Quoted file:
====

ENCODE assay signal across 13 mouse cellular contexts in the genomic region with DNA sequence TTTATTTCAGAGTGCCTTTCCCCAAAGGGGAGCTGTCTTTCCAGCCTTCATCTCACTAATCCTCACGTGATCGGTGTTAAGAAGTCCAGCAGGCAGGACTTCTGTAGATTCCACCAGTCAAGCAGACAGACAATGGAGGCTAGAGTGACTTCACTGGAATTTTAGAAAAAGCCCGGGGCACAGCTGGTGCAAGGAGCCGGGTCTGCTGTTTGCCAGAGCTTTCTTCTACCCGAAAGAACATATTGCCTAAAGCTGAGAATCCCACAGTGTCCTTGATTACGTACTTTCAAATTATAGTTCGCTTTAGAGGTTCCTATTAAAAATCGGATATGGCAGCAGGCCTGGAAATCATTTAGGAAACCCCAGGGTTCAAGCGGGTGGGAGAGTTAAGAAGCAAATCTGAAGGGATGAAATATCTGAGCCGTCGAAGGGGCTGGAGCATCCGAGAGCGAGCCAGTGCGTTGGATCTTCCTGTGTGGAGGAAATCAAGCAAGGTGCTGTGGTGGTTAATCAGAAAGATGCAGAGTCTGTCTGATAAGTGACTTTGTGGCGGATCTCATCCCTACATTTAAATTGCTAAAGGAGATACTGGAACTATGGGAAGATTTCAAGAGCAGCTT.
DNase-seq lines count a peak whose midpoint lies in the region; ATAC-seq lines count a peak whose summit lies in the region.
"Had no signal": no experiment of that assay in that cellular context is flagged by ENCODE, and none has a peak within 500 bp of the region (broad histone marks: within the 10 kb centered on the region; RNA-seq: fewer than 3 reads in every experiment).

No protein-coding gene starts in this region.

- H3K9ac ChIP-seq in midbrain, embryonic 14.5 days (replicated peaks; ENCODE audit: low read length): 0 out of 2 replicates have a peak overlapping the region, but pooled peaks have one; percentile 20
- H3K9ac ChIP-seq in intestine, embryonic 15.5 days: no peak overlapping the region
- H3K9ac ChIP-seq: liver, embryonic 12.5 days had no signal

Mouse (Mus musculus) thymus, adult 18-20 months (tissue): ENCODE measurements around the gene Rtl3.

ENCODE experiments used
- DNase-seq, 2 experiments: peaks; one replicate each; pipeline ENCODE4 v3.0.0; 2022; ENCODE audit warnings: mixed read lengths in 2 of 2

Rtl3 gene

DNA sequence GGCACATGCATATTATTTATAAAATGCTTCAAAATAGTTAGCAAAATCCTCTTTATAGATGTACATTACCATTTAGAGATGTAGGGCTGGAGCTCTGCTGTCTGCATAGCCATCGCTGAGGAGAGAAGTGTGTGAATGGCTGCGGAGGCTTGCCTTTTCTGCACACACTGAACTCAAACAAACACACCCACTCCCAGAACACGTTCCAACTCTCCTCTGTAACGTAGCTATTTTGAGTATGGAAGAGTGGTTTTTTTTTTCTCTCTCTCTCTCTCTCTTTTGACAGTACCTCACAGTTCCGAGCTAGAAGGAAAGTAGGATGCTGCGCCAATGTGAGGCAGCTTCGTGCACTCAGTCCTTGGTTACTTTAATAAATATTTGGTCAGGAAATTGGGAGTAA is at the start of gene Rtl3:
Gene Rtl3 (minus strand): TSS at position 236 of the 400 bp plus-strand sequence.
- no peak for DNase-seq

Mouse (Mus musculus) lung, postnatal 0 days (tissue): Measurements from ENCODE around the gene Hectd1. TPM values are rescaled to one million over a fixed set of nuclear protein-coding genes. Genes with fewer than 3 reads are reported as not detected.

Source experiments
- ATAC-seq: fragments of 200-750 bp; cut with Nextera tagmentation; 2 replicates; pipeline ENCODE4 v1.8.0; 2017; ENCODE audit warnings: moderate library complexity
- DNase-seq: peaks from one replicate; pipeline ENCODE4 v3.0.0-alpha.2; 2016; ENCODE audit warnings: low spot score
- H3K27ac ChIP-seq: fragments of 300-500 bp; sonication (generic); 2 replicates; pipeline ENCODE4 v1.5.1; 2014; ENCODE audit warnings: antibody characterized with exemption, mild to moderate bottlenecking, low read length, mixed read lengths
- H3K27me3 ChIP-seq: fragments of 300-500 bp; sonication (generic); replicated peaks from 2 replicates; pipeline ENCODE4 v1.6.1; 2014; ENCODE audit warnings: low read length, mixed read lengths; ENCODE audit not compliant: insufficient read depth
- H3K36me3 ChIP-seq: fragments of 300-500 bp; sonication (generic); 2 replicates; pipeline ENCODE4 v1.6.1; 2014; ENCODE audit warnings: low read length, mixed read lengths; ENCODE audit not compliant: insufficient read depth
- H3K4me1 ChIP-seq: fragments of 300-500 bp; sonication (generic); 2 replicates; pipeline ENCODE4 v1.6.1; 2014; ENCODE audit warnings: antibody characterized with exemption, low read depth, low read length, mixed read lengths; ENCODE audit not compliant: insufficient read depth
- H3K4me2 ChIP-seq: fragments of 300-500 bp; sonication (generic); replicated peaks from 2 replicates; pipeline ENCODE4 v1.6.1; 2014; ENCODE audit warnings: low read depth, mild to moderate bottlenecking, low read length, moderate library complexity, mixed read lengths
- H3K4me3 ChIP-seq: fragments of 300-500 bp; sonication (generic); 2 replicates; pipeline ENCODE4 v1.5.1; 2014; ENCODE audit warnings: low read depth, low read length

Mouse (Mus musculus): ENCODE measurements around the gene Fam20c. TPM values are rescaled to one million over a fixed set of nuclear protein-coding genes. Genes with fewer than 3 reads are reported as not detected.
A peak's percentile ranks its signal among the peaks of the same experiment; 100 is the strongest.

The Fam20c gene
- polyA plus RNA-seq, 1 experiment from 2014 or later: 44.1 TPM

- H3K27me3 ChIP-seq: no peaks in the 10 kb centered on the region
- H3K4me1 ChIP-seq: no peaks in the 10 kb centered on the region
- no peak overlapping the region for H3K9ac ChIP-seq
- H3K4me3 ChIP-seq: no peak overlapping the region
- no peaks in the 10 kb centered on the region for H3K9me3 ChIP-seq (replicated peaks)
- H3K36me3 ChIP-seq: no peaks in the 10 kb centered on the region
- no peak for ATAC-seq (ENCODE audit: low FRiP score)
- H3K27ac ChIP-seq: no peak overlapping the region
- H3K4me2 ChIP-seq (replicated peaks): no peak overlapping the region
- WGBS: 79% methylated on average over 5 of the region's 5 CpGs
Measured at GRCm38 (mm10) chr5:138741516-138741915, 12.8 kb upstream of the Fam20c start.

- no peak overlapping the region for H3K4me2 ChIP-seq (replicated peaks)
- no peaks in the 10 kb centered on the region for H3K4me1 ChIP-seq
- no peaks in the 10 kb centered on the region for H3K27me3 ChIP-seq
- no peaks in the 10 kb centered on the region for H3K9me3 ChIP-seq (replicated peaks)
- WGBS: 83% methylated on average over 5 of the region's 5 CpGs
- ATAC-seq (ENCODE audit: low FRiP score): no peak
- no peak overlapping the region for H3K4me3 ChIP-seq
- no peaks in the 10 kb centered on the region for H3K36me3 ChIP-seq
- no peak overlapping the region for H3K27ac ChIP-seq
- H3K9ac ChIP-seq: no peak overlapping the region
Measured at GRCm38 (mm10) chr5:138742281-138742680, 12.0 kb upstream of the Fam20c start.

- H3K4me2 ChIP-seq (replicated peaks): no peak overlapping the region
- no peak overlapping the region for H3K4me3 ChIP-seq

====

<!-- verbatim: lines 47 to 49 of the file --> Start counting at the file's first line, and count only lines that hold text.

- no peaks in the 10 kb centered on the region for H3K36me3 ChIP-seq
- no peak overlapping the region for H3K27ac ChIP-seq
- H3K9ac ChIP-seq: no peak overlapping the region